July 5, 2007

EU: Let's Be Like China

The EU wants to ban the communication of bomb-making instructions on the Internet. That might seem rational, even for some free-speech advocates, since even in the US free speech does not cover incitements to violence. However, the EU's plans go too far in holding ISPs criminally responsible for the actions of their customers, and they may find themselves doing more damage than good as a result:

Placing instructions on how to make a bomb on the internet will become a criminal offence across Europe under plans outlined by Brussels yesterday.

Arguments about freedom of expression will not be allowed to stand in the way of criminalising the publication of bomb-making information that could be used by terrorists, a senior EU official said.

It will be part of a range of antiterrorist proposals to be published in the autumn that will also include the collection of airline passenger data from every flight in and out of the EU. The extension of measures was promised yesterday by Franco Frattini, the EU Justice Commissioner, after the British car bomb plot and the murder of Spanish tourists in Yemen.

Internet service providers (ISPs) would face charges if they failed to block websites containing bomb-making instructions generated anywhere in the world, EU officials said.

In one sense, this effort seems quixotic at best. The Internet does not have the kind of central, global control that would keep this information off the network. If such plans exist on servers outside the EU's control, users can find it easily enough. A quick Google demonstrates just how easy that can be, and unless the EU plans on isolating its DNS servers to only EU servers, this law will be next to useless.

The attempt to criminalize ISPs is even more daft. If the EU means hosting services when it flags ISPs, then hosting services will simply move outside of the EU's control. Hosts simply cannot police the websites of all customers on a constant basis to check for compliance. It would create a massive oversight burden for the providers that would drive costs through the roof, and they would lose most of their business as a result. Even in a complaint-based system, they could suspend accounts, just to have the information return in another form in new accounts, and that exposure to constant criminal liability would drive smaller players from the market.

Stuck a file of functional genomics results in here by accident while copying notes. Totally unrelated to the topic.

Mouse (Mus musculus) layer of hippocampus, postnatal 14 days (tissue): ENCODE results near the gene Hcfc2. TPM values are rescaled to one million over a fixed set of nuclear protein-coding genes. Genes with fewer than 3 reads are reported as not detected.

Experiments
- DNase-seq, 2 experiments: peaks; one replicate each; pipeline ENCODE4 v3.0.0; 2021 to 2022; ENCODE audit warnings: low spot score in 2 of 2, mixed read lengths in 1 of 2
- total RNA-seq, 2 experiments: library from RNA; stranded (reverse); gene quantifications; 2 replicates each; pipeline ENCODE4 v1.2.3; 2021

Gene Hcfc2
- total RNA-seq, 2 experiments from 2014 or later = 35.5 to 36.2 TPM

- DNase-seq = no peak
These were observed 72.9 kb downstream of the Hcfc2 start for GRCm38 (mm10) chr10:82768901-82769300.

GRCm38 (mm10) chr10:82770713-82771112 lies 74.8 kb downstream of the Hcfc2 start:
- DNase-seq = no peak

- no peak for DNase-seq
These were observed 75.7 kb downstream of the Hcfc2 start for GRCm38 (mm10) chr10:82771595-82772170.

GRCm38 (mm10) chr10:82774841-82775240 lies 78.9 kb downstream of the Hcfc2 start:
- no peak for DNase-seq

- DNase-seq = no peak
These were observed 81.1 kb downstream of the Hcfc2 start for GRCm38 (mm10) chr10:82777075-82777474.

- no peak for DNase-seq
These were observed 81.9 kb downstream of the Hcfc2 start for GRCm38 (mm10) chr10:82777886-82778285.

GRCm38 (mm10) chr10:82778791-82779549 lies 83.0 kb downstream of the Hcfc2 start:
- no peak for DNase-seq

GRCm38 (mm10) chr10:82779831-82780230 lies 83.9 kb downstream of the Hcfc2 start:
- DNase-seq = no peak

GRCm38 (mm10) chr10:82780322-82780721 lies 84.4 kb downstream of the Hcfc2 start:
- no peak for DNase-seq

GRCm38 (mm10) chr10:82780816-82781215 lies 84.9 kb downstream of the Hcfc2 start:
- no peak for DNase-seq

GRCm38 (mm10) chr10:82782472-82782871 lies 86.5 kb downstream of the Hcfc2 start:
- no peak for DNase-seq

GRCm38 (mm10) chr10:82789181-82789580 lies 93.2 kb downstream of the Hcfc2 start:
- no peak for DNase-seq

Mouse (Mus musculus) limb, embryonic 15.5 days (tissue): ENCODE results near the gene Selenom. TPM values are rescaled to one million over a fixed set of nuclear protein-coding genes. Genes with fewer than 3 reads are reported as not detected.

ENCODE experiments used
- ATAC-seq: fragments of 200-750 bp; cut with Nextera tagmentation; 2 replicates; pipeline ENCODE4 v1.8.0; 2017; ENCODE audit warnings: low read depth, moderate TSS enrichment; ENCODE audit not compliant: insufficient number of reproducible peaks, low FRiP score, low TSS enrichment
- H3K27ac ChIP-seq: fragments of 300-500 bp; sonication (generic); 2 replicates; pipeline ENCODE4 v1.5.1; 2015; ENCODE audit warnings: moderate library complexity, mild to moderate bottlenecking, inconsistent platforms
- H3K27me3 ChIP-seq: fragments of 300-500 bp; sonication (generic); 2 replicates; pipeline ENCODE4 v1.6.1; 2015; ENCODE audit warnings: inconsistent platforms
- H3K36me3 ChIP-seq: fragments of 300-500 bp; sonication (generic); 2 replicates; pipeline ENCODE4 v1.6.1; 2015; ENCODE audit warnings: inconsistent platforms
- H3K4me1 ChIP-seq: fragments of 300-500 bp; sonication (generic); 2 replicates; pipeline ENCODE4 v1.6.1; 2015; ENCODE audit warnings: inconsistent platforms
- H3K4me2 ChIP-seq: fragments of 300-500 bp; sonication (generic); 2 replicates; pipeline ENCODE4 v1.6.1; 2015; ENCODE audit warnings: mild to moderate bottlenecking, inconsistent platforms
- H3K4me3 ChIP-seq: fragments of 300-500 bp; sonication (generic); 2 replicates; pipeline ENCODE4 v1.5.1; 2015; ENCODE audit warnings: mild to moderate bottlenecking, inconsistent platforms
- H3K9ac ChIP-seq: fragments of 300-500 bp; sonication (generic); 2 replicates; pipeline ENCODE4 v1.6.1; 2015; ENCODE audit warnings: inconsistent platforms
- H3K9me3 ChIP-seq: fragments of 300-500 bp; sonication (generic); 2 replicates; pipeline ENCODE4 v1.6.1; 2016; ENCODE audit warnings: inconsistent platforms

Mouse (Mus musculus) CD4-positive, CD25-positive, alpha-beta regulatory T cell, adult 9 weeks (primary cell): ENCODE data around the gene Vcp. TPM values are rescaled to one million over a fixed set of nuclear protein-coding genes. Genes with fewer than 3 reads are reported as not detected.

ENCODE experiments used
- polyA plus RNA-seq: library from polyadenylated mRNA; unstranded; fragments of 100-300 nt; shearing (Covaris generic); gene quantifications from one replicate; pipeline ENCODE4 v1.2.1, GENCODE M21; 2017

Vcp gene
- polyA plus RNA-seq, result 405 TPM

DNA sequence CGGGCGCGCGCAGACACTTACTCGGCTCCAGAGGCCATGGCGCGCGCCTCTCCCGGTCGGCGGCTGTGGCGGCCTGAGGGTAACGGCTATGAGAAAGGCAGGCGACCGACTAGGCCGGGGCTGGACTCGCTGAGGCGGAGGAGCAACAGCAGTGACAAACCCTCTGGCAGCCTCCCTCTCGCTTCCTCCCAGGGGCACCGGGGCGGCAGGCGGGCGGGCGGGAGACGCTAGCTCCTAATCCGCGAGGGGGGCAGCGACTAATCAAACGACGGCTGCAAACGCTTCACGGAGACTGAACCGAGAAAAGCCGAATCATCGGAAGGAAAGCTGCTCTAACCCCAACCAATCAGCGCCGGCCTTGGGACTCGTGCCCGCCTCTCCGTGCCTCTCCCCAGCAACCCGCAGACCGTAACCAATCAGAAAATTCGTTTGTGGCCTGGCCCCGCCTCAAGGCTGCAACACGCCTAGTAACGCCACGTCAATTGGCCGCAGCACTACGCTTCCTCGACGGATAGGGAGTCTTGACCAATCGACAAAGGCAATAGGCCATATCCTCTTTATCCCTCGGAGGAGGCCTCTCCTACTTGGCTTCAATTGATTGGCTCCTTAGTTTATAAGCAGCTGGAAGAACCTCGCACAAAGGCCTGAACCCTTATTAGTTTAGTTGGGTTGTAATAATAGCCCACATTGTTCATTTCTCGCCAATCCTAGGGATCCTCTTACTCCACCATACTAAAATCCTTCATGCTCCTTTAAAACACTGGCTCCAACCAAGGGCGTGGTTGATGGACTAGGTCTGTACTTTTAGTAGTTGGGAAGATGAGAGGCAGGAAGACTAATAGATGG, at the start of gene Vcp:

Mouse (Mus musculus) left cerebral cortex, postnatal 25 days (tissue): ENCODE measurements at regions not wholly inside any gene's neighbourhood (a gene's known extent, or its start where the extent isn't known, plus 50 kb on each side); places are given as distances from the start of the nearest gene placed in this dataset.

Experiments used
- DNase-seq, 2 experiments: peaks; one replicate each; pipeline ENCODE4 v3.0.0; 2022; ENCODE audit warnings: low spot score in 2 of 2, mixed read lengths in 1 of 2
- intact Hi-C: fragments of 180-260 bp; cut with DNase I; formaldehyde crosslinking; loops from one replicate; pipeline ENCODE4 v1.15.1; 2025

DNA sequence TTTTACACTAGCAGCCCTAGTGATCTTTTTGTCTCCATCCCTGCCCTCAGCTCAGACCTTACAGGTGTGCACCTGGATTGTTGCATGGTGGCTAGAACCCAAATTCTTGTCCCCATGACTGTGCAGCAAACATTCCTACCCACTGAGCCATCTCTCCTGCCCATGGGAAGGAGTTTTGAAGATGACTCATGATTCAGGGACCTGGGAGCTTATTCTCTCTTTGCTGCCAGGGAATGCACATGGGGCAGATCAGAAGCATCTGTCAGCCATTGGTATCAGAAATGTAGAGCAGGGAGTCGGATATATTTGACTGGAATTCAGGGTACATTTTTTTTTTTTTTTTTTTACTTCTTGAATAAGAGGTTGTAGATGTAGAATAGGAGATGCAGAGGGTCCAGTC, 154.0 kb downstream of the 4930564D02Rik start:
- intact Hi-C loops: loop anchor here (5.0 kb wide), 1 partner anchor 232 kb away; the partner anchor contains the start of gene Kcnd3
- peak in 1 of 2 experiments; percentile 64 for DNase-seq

However, it looks like the EU means to hold all classes of ISPs responsible, including those that just provide Internet access. They want the ISPs to block sites where such information is available:

EU officials denied that it would be impossible to track down websites based in remote places, insisting that the local provider based in the EU could be held to account. One said: “You always need a provider here that gives you access to websites. They can decide technically which websites to allow. Otherwise how would China block internet sites? There are no technological obstacles, only legal ones.”

Well, that's certainly a great example to follow. The EU wants their Internet access to resemble China's. European i-surfers can look forward to losing access to blogs, foreign nodes, and pretty much everything but CNN and Microsoft. China imposes its blackouts on a rather broad basis, and still Beijing finds it difficult to control the exchange of communication it fears so much.

This portends darker days for Europe's freedom of information. What else do the elders of the EU want to keep from their citizens? Once this kind of system is in place, it could easily be used to block out any other information deemed dangerous by the star chamber in Brussels. Today they'll drop Big Brother onto the Internet to keep people from learning what they can find in dozens of books on bombs, physics, and the like. Tomorrow they may decide that conservative politics might be too dangerous to the EU, or that criticism such as this should be kept from Europeans for their own safety.

After all, China does that, too.


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Comments (13)

Posted by Eugene Podrazik | July 5, 2007 7:09 AM

This is just like the rationale for gun control. The control being proposed is obstensively for public safety. But, this proposal does put in place all the necessary mechanisms for further control for what ever reason--conservative viewpoints come to mind. Or, in pre-islamic Europe, infidel viewpoints?

Posted by KauaiBoy | July 5, 2007 7:13 AM

Hey Europe----here is an idea that may nip this in the bud. How about silencing the radical Muslim clerics who espouse violence and seek to overthrow your culture. How about holding them accountable when one of their flock goes forth and blows himself up.

Posted by mrlynn | July 5, 2007 7:26 AM

During World War II, the US government imposed all sorts of censorship on the media and citizens generally, including the publication of any material that was construed as giving aid and comfort to the enemy. Of course there was no Internet then.

If in the Fall of 2001 President Bush had asked for and received a Declaration of War from Congress, he could have—and arguably should have—been able to impose similar restrictions on this country.

What this means is that somnolent Europe is beginning to wake up to the threat that Islamism poses to Western civllization.